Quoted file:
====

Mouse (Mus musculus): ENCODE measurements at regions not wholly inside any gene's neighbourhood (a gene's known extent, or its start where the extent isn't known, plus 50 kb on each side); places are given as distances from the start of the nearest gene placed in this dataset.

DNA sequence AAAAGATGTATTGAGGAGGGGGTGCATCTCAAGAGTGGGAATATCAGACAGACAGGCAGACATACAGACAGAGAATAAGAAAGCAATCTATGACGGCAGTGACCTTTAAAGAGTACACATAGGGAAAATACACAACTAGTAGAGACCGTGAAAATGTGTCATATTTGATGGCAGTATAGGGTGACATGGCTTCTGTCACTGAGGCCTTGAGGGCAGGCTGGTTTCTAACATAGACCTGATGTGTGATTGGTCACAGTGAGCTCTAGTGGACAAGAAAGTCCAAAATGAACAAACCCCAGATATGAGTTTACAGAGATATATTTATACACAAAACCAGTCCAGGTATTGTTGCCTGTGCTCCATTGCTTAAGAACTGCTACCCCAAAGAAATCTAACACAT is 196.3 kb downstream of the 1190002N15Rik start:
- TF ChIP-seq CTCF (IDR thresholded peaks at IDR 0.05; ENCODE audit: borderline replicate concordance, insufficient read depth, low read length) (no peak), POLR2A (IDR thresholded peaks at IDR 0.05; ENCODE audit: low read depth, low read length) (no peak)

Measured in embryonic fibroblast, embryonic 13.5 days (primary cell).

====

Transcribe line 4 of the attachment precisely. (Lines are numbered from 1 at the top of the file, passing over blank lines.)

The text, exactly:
Measured in embryonic fibroblast, embryonic 13.5 days (primary cell).